Hail is something that impacts all of us in the Denver Metro area.
“Colorado’s damaging hail season is considered to be from mid-April to mid-September. Colorado’s Front Range is located in the heart of “Hail Alley,” which receives the highest frequency of large hail in North America and most of the world, so residents usually can count on three or four catastrophic (defined as at least $25 million in insured damage) hailstorms every year.
In the last 10 years, hailstorms have caused more than $5 billion in insured damage in Colorado. As a result, up to one-half of your homeowners insurance premium may be going toward hail and wind damage costs.” Rocky Mountain Insurance Information Association.
Question: If I am the buyer’s agent, will the home inspection see if the roof has hail damage?
Answer: The home inspector is a specialist in finding all kinds of problems that a home has. Too often, they are not a specialist in finding hail damage.
If the home that your client is buying has a roof that is a few years old, we recommend that you have a roofing specialist look very closely at the roof to see if there is hail damage. If they find hail damage, you can help your buyer get a new roof! You can ask the seller to file a claim on their homeowners insurance policy.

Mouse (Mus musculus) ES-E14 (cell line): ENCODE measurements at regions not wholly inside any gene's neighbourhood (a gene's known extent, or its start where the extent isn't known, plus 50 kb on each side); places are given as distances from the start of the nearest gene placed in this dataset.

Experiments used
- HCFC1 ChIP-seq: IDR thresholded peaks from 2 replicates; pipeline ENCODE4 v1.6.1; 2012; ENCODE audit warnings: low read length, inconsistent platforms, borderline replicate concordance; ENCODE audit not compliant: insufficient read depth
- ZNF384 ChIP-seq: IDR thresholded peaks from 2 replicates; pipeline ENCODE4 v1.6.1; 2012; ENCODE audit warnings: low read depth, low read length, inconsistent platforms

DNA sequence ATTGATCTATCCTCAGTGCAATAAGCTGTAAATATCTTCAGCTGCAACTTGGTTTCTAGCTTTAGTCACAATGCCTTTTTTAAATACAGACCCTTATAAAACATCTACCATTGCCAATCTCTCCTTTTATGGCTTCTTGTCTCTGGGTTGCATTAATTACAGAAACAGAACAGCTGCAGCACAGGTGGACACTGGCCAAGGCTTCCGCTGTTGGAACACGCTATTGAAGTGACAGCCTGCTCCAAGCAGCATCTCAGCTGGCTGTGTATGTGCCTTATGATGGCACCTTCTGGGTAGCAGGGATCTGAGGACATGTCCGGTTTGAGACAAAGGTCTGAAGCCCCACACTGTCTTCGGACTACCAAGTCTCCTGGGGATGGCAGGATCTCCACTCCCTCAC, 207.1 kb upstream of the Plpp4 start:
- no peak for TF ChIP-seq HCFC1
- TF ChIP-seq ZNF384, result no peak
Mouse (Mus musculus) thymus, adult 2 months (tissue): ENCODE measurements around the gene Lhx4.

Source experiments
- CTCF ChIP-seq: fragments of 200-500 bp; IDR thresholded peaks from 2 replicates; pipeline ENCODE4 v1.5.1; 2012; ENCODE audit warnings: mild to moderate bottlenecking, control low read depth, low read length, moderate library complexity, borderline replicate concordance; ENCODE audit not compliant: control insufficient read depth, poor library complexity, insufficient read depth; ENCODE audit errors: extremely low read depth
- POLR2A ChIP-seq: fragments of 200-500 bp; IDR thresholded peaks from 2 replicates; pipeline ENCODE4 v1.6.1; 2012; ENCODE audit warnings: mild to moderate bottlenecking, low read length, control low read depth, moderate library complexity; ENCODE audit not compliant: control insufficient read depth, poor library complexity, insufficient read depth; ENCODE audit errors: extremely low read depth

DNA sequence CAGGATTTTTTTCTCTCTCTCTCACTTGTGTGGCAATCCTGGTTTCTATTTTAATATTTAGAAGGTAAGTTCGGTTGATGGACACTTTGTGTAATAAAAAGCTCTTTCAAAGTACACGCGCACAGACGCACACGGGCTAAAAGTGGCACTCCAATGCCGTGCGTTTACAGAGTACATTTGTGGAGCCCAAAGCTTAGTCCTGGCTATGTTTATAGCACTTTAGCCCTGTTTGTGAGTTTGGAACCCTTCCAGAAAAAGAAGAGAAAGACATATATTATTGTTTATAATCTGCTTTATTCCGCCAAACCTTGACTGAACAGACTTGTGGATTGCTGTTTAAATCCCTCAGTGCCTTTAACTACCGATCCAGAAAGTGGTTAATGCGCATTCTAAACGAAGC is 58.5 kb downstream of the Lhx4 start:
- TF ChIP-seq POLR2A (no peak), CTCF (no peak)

If your client buys a home with preexisting hail damage, it can cause problems for them if they try to file a hail claim in the future. The claims adjustor can say “look at this damage, this is preexisting damage, so we will not cover anything.”
Question: Can I get homeowners insurance on a home with a really old and damaged roof?
Answer: No and yes. No because a good homeowners insurance company will not insure a roof that is not in good condition. Yes because we have access to “surplus lines” homeowners insurance companies that will insure just about anything. If the roof is not in good shape, they can insure the home but exclude the roof.
How does the age of the roof affect homeowners insurance premiums?
The age of the roof is one of the rating factors that has the greatest impact on a homeowners insurance premium. The newer the roof, the lower the homeowners insurance premium will be.